The results of Ho, Filippenko & Sargent (2003) have been disputed by Cid Fernandes et al. (2004), who obtained new ground-based spectra for a subset of the Palomar LINERs and transition objects. González Delgado et al. (2004), in a study similar to that of Sarzi et al. (2005), further analyzed STIS spectra of some of these. An important improvement of their ground-based data is that they extend down to ~ 3500 Å, covering the 4000 Å break and the higher-order Balmer lines, which are sensitive probes of intermediate-age (~ 107 - 109 yr) stars. While LINERs are predominantly old, roughly half of the transition nuclei show significant higher-order Balmer lines. Again, there are virtually no traces of Wolf-Rayet features. These authors propose that the ionization mechanism of transition sources must be somehow linked to the intermediate-age stellar population.

I disagree with their assessment. Figure 1 of Cid Fernandes et al. (2004) clearly shows that, as in the parent Palomar sample, the Hubble type distribution of the LINERs is skewed toward much earlier types than that of the transition objects. Any meaningful comparison of the stellar population, which strongly depends on Hubble type, must take this into account. The strategy employed by Ho, Filippenko & Sargent (2003) is to restrict the two-sample comparisons to a relatively narrow range of Hubble types (Sab-Sbc). Within this domain, LINERs and transition objects (as well as Seyferts) have statistically indistinguishable stellar indices and continuum colors. Given the limited size of Cid Fernandes et al.'s sample, it is not possible to adopt the same strategy. To minimize the Hubble type bias, I examined the subsample of 30 spiral galaxies in their study. Out of 17 transition objects, 15 (88%) contain intermediate-age stars according to their Table 3; but so do 10 out of the 13 (77%) LINERs in this subgroup. This simple exercise underscores the importance of sample selection effects, and leaves me unconvinced that transition objects have a younger stellar population than LINERs. True, both classes evidently do contain detectable amounts of intermediate-age stars - a qualitatively different conclusion than was reached in the Palomar survey, whose spectral coverage was not well-suited to detect this population - but the fact remains that in a relative sense all three LLAGN classes in the Palomar survey have statistically similar populations. If the poststarburst component is responsible for the nebular emission in LLAGNs, we might expect the intensity of the two to be correlated, by analogy with what has been found for higher luminosity AGNs (Kauffmann et al. 2003). I searched for this effect in the final sample presented in González Delgado et al. (2004), but did not find any correlation. Clearly we wish to know what factors drive the spectral variations in LLAGNs; whatever they are (Section 6), they are unlikely to be related to stellar population.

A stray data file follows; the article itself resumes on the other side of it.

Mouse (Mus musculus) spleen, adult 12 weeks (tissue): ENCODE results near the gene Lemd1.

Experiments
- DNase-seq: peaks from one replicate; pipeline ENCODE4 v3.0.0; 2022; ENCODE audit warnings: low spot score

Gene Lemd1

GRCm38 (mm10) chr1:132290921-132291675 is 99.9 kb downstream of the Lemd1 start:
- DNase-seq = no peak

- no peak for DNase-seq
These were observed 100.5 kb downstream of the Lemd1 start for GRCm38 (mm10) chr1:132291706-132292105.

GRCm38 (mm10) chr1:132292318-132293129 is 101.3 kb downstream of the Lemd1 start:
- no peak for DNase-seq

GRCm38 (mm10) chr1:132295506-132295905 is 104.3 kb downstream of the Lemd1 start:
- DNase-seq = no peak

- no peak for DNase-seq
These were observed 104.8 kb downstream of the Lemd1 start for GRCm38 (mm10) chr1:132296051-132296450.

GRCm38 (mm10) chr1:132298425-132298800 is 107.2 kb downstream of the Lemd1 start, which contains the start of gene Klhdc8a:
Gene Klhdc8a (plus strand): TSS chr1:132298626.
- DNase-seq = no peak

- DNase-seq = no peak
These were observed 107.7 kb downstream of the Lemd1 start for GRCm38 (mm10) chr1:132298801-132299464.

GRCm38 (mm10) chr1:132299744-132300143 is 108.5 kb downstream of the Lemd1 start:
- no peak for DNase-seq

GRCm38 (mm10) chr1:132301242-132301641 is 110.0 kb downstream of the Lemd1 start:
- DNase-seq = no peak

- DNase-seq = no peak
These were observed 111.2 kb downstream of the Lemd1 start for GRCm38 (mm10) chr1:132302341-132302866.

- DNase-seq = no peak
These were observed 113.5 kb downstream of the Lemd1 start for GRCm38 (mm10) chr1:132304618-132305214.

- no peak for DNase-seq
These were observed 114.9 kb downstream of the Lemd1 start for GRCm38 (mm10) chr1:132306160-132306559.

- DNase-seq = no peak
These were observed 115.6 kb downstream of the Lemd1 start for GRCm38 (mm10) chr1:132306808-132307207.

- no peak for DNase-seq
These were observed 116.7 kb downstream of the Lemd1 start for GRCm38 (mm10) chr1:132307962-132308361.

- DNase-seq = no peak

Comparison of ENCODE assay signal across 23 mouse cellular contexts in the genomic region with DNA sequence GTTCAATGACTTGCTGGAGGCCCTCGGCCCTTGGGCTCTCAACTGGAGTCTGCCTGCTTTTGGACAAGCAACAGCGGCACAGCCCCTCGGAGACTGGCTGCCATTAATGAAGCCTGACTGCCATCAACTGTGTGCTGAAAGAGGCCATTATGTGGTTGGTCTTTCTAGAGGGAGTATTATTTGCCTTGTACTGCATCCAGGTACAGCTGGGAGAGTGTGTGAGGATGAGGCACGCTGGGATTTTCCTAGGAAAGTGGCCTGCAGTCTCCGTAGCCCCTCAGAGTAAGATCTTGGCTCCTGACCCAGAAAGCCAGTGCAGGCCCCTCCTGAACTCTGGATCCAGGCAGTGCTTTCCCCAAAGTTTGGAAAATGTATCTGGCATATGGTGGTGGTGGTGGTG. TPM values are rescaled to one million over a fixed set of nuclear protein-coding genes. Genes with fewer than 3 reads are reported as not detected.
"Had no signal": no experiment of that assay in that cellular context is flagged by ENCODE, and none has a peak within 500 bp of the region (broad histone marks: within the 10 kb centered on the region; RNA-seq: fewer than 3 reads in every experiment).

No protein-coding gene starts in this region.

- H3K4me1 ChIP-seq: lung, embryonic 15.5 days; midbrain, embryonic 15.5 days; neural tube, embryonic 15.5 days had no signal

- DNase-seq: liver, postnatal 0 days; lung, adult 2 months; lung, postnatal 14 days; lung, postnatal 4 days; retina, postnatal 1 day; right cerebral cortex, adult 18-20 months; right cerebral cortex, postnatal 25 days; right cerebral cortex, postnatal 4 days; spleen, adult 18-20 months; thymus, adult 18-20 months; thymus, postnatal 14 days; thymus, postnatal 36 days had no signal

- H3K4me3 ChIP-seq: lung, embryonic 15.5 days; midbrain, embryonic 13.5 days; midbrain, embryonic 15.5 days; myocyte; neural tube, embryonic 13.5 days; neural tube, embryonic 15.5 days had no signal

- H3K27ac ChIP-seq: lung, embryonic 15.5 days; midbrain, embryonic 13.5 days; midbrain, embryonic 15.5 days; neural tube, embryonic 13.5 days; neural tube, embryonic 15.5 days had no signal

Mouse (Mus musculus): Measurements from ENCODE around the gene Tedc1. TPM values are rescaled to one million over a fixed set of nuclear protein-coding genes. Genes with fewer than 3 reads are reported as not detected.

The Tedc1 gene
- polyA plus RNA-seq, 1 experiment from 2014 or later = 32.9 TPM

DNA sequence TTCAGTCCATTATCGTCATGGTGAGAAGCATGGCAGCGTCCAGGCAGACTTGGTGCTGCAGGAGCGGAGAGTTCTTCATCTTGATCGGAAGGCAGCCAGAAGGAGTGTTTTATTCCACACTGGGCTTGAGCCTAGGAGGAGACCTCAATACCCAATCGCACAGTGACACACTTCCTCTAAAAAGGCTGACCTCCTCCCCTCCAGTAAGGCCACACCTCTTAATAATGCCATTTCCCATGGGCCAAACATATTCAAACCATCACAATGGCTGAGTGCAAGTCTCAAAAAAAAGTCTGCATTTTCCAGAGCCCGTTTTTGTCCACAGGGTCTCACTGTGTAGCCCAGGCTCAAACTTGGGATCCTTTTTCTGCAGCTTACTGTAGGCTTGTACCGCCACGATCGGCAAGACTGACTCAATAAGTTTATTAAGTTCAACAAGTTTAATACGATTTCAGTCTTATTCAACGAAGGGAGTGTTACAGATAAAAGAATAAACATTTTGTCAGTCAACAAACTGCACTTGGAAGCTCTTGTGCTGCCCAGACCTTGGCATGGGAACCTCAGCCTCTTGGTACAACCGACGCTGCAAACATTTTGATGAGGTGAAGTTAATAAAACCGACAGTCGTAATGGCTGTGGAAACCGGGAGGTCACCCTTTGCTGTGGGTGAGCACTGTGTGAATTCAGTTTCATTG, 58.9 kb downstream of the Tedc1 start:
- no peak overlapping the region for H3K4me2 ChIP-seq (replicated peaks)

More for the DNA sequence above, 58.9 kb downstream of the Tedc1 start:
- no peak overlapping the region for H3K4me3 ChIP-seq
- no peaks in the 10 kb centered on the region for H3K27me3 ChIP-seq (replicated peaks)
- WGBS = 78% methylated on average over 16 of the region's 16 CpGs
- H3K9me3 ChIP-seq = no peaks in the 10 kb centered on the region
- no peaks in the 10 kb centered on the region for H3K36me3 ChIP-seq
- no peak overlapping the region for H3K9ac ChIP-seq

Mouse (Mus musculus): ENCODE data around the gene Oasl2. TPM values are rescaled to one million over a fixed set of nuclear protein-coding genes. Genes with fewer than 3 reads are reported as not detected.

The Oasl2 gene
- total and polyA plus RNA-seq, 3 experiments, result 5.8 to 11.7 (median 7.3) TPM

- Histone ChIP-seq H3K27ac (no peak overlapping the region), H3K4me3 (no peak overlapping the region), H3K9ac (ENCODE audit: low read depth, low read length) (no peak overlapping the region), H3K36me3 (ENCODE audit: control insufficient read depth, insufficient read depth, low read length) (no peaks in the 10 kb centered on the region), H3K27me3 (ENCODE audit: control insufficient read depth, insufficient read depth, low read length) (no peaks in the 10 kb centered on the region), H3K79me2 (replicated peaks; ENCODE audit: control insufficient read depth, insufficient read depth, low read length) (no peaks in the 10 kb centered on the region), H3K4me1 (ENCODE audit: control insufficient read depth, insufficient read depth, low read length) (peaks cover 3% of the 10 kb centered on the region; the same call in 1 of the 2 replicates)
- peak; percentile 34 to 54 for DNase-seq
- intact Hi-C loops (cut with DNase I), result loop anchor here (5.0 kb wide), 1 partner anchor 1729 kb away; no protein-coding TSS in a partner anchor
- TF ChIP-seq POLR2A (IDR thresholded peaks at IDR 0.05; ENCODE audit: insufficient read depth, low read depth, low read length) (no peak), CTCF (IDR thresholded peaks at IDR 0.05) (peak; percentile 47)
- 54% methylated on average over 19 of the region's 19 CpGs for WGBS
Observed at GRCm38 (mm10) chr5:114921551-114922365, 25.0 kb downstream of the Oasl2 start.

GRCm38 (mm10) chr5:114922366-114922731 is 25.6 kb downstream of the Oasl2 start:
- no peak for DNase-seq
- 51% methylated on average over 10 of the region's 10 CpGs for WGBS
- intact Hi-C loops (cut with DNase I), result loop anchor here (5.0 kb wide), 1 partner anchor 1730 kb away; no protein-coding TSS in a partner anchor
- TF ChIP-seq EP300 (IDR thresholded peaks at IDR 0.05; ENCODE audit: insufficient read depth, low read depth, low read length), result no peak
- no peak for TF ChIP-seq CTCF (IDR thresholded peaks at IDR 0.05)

4.3. Influence of Bars and Environment

Numerical simulations (e.g., Heller & Shlosman 1994; see review in Kormendy & Kennicutt 2004) suggest that large-scale stellar bars can be highly effective in delivering gas to the central few hundred parsecs of a spiral galaxy, thereby potentially leading to rapid star formation. Further instabilities result in additional inflow to smaller scales, which may lead to increased BH fueling and hence elevated nonstellar activity in barred galaxies compared to unbarred galaxies. As discussed in Section 3.1, the Palomar sample is ideally suited for statistical comparisons of this nature, which depend delicately on issues of sample completeness and the choice of control sample. Ho, Filippenko & Sargent (1997d) find that while the presence of a bar indeed does enhance both the probability and rate of star formation in galaxy nuclei, it appears to have no impact on either the frequency or strength of AGN activity. Bearing in mind the substantial uncertainties associated with sample selection, as well as the method and wavelength used to identify bars (Laurikainen, Salo & Buta 2004), other studies broadly come to a similar conclusion (see review by Combes 2003), although Maia, Machado & Willmer (2003) claim, on the basis of a significantly larger and somewhat more luminous sample drawn from the Southern Sky Redshift Survey, that Seyfert galaxies are preferentially more barred.

In the same vein, dynamical interactions with neighboring companions should lead to gas dissipation, enhanced nuclear star formation, and perhaps central fueling (e.g., Hernquist 1989). Schmitt (2001) and Ho, Filippenko & Sargent (2003) studied this issue using the Palomar data, parameterizing the nearby environment of each object by its local galaxy density and the distance to its nearest sizable neighbor. After accounting for the well-known morphology-density relation, it was found that the local environment, like bars, has little impact on AGNs, at least in the low-luminosity regime sampled locally. These findings broadly agree with the results from SDSS (Miller et al. 2003; Li et al. 2008). Kauffmann et al. (2004), Wake et al. (2004), and Constantin & Vogeley (2006), in fact, report a drop in the fraction of high-luminosity AGNs for dense environments.